Conventional 3D X-ray microscopes distinguish different structures, by capturing differences in how these structures absorb X-rays. Recently, researchers have shown that modelling the more "wave-like" properties of X-rays can enhance the resolving power of 3D X-ray microscopes. In this new "phase contrast" X-ray microscopy, modelling the diffraction of the X-rays between the sample and detector, allows us to capture information about structures in the sample that are entirely invisible to conventional methods. However, X-ray phase-contrast microscopy methods typically do not model complex X-ray behaviour within the sample itself.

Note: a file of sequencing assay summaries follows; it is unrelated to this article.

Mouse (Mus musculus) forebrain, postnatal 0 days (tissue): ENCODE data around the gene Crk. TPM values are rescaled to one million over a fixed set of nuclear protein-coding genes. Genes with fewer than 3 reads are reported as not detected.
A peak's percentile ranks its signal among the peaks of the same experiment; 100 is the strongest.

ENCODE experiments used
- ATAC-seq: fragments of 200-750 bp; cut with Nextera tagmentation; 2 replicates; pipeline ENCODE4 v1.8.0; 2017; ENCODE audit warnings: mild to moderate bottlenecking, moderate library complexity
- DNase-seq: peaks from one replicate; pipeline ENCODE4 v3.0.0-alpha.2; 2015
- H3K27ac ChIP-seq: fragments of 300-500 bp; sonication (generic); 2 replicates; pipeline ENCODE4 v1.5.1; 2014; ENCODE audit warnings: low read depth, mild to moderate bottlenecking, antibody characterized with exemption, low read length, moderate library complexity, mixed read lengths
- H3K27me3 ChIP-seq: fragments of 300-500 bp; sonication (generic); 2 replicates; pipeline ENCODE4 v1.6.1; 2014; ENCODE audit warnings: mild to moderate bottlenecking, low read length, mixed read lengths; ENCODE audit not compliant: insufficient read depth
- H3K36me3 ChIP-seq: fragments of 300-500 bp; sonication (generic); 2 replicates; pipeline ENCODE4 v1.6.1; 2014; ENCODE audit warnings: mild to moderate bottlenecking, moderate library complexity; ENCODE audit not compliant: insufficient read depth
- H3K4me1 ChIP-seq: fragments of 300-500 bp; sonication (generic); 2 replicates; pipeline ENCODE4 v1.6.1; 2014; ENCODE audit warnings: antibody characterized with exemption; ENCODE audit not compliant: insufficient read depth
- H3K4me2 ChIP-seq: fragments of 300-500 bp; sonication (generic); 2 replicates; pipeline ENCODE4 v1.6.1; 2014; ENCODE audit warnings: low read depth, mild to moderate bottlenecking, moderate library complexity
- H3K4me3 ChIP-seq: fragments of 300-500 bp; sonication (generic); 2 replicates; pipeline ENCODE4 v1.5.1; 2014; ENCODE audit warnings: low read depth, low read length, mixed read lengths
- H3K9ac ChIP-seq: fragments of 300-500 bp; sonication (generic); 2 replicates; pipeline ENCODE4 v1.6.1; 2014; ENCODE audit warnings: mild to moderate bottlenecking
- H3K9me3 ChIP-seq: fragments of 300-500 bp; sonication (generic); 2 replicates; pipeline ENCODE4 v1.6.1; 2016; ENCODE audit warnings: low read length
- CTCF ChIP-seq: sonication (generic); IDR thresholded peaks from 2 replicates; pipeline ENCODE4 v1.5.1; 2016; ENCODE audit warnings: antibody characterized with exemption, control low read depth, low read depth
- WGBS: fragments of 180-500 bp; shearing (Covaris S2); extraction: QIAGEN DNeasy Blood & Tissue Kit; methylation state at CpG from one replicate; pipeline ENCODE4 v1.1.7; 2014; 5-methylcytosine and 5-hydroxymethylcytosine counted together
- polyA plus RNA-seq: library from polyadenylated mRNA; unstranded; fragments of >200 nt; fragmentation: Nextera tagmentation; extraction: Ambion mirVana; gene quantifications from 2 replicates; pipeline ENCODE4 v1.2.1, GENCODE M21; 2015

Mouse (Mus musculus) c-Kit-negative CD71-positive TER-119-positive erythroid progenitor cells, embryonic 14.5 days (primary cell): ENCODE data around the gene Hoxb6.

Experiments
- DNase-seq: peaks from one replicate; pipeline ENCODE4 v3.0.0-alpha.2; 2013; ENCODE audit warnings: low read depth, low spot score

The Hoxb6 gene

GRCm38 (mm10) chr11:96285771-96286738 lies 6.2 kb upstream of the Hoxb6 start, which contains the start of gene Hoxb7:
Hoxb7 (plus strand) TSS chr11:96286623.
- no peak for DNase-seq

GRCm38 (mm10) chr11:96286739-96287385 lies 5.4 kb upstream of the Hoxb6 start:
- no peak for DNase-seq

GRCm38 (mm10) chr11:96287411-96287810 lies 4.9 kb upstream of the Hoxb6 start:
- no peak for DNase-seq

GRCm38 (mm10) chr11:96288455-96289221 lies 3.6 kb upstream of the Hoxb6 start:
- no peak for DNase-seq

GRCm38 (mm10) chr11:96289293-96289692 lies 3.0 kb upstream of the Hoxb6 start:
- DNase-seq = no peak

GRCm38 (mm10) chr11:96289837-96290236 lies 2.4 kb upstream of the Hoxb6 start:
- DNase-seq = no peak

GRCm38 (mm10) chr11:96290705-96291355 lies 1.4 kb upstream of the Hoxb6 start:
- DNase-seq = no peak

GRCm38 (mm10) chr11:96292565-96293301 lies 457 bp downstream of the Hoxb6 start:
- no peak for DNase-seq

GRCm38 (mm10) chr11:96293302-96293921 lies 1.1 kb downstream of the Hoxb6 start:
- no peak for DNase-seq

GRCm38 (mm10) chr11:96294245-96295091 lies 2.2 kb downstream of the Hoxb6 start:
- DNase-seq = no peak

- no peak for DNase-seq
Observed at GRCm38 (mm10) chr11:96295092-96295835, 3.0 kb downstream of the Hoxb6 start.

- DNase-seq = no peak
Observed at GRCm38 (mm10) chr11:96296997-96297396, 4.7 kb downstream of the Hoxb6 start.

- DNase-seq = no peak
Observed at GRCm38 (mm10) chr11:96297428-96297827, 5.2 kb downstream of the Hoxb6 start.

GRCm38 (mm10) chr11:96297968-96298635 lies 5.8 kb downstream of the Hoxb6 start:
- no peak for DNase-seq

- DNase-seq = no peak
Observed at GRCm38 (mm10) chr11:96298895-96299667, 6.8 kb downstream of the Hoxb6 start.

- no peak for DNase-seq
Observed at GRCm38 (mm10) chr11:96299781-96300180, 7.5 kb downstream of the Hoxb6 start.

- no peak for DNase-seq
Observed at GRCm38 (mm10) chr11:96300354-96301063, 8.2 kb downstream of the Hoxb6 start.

The ANU CTLab is a 3D X-ray microscopy facility, servicing industry and academic scientists in a variety of fields. The X-ray microscopes used at the CTLab utilise a unique "high cone-angle" scanning geometry, that allows us to inspect in greater detail the wave-like behaviour of X-rays within samples. This project will involve building a unified model of several theoretically-complex X-ray behaviours within the sample, drawing from statistical and wave optics: spatial partial-coherence, refraction, and spectral interactions. The student will then apply this model to improve imaging capabilities at the ANU CTLab.